Dr. Orphanos : Okay, that's a very all encompassing question, that requires a very thorough answer.
Howard : (laughs)
Dr. Orphanos : So, first and foremost that's a tried and true implant system. We know that it's been around for more than 50 years. Number two would be the tolerance of parts, it's not difficult in this day in age to have implants integrate into bone. That's very easy. What's not easy is a high tolerance and a precision of parts to create a long predictable prosthetic result. That's the challenge then, and from my particular inclination, to use Nobel, I want to use an implant with an excellent implant surface. I want to use an implant that has an excellent primary stability because I do a lot of immediate loads and I think there're very few exceptions when in the anterior aesthetic zone I'm not doing immediate loads because the research shows you're going to preserve more of the ridge and more of the hard and soft tissue if you immediately load. So I need great primary stability, I need great tolerance of prosthetic components, I need a variety of prosthetic components, I need platform switching, in no uncertain terms. So these are just but a few criteria with the Nobel implant system that I'm afforded the luxury to deliver excellence on a regular basis. And last but not least is the support is excellent.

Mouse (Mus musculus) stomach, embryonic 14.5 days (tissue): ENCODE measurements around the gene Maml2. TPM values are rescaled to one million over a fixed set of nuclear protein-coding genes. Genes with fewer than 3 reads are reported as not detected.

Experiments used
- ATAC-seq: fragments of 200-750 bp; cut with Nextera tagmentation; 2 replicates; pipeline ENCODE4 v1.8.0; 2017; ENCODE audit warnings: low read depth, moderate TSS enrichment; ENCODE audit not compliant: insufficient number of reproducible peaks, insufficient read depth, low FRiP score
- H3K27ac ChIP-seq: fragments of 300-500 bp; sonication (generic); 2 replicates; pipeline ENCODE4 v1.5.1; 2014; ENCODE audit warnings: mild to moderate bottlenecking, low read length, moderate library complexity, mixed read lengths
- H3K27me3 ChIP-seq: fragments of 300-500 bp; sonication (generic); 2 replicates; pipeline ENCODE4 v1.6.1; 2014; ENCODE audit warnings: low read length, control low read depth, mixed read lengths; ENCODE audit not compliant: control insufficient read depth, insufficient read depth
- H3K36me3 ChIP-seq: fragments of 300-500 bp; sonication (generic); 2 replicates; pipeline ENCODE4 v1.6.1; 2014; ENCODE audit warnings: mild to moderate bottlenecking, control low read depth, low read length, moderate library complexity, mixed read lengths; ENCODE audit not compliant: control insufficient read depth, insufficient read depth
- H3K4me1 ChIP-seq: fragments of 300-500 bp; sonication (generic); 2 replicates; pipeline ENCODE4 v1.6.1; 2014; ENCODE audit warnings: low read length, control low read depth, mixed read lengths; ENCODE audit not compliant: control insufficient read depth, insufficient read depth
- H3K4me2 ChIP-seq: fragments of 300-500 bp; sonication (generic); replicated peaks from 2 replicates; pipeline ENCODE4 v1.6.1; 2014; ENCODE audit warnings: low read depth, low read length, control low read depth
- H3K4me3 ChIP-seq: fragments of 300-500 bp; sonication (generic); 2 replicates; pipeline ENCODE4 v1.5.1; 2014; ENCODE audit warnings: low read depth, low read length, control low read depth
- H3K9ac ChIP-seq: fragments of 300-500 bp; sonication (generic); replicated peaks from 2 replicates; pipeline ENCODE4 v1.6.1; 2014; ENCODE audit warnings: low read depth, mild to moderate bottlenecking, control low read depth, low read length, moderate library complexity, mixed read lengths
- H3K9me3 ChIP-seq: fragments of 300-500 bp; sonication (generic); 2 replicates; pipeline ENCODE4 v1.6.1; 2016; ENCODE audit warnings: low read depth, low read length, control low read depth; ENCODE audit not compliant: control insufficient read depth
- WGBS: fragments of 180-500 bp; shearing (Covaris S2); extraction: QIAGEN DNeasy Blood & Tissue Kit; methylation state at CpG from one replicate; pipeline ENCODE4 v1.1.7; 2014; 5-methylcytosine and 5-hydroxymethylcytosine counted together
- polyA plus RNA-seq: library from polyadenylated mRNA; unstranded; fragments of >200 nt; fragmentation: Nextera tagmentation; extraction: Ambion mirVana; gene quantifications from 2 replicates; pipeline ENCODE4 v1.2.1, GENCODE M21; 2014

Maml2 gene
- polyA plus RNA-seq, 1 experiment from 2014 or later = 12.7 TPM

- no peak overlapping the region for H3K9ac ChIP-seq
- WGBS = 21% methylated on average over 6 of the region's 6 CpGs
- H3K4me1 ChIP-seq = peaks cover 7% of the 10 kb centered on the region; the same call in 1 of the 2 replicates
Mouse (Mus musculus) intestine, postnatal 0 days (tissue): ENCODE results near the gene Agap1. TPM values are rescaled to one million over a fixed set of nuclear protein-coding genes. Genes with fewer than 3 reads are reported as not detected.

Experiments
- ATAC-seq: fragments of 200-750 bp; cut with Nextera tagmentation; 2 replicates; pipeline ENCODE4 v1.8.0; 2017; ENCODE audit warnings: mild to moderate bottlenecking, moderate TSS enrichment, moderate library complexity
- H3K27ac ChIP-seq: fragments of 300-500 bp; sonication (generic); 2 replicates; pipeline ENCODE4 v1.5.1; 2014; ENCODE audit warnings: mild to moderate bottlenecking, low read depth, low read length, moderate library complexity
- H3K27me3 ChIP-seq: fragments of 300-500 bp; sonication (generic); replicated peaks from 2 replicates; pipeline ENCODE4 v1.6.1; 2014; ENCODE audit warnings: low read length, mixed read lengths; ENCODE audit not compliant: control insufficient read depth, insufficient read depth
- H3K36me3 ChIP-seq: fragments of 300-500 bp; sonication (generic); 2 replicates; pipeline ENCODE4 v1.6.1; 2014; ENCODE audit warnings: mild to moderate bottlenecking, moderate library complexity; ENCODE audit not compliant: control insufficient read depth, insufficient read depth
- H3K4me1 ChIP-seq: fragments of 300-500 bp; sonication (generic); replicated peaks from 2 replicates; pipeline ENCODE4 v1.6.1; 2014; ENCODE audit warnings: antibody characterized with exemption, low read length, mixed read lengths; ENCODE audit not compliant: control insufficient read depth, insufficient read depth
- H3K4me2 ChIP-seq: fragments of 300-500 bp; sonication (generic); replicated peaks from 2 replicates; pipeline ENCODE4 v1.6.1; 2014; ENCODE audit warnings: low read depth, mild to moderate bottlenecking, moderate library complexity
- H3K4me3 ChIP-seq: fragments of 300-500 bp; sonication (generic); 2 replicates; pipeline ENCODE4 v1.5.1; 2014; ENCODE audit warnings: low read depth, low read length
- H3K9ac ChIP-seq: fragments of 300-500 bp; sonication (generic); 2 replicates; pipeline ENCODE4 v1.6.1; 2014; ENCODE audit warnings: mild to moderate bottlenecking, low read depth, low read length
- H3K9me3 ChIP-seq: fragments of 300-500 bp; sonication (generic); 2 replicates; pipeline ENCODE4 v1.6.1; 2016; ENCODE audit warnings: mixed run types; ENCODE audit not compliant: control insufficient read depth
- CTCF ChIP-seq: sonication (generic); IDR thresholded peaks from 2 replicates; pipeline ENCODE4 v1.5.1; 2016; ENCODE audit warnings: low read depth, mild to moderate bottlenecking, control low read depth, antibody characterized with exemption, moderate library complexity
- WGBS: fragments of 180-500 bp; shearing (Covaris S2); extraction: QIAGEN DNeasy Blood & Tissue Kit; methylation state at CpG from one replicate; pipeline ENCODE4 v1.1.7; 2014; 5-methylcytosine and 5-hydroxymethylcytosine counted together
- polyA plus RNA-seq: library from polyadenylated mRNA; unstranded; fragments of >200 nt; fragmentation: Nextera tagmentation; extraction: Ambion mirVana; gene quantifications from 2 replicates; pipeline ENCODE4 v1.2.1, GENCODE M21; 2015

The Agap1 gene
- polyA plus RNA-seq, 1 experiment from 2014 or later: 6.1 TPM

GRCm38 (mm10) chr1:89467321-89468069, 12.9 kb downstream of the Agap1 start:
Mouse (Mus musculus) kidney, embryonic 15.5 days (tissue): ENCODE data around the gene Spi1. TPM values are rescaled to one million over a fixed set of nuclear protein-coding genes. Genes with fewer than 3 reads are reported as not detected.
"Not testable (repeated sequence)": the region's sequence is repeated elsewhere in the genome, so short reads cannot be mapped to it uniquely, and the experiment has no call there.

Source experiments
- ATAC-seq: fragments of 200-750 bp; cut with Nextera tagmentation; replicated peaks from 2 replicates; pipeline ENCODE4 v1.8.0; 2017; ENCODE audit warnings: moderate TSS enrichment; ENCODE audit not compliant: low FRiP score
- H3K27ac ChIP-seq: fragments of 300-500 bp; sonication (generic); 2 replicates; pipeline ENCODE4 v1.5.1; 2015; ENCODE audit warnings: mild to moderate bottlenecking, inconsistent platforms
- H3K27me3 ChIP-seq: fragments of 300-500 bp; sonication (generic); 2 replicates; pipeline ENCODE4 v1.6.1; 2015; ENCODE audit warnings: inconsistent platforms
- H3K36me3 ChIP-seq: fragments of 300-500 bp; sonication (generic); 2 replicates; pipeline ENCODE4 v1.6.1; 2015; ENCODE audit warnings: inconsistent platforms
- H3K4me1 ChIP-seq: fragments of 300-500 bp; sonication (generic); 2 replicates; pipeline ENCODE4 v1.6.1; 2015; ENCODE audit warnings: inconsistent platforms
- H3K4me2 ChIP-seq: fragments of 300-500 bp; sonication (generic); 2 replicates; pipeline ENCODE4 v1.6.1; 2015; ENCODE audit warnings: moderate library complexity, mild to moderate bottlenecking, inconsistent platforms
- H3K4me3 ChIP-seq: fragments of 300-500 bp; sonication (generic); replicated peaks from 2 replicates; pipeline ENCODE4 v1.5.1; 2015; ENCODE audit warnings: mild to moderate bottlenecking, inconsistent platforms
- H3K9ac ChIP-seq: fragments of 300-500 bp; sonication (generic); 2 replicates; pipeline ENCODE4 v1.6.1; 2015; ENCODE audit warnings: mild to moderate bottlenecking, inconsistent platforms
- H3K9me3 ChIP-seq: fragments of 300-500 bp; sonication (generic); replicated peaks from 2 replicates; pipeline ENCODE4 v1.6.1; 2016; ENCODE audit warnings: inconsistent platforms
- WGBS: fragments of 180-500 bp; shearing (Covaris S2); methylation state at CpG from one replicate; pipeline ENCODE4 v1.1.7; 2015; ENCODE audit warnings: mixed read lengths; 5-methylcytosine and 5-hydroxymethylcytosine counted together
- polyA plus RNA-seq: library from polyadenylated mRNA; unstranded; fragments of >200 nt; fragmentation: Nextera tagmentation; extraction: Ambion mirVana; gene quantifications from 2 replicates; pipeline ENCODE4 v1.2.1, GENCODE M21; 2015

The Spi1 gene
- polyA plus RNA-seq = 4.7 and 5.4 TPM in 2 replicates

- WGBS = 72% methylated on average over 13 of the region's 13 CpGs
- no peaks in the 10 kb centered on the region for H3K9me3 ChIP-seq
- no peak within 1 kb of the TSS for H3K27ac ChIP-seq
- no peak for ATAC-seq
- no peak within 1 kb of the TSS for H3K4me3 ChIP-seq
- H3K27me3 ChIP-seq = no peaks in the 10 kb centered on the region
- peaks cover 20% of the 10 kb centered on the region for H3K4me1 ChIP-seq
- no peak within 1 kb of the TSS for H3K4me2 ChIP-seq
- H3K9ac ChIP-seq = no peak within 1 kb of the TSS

Howard : So you think the extra money paid for Nobel biocare which is the Mercedes Benz of dentistry, you think it has value. [crosstalk 00:11:09] you would rather pay value added for Nobel Biocare than say the low cost for provider which is out of Brazil which is ... what's the one out of Brazil that's owned by Straumann?